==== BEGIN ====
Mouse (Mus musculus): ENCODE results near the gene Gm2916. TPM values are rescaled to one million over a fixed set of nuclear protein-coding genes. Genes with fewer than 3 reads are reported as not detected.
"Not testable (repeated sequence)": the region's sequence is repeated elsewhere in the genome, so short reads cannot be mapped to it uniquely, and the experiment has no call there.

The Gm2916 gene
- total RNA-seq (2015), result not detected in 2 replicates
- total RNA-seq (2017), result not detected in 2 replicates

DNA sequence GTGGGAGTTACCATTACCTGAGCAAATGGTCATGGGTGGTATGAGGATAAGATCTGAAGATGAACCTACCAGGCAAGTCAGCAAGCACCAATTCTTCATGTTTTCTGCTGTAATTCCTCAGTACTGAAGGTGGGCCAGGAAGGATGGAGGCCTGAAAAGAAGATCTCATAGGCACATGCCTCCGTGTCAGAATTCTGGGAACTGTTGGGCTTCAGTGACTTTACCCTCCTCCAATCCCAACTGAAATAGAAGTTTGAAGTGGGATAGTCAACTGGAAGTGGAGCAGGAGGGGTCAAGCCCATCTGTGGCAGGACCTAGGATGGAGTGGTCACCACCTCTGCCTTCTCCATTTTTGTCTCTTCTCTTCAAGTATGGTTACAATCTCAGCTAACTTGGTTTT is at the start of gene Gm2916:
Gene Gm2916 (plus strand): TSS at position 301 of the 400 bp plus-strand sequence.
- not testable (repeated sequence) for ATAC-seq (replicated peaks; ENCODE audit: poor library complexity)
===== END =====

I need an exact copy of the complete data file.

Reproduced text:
Mouse (Mus musculus): ENCODE results near the gene Gm2916. TPM values are rescaled to one million over a fixed set of nuclear protein-coding genes. Genes with fewer than 3 reads are reported as not detected.
"Not testable (repeated sequence)": the region's sequence is repeated elsewhere in the genome, so short reads cannot be mapped to it uniquely, and the experiment has no call there.

The Gm2916 gene
- total RNA-seq (2015), result not detected in 2 replicates
- total RNA-seq (2017), result not detected in 2 replicates

DNA sequence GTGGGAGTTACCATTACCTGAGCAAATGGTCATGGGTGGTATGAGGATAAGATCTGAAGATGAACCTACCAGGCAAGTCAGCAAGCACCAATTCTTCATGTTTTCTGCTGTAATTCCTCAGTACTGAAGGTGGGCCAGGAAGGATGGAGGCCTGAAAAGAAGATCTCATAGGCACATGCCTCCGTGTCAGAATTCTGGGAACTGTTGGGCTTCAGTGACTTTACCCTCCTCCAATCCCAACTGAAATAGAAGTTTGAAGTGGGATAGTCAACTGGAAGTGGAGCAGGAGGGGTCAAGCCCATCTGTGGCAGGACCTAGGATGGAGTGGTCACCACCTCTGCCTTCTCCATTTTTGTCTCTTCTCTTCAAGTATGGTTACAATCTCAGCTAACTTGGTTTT is at the start of gene Gm2916:
Gene Gm2916 (plus strand): TSS at position 301 of the 400 bp plus-strand sequence.
- not testable (repeated sequence) for ATAC-seq (replicated peaks; ENCODE audit: poor library complexity)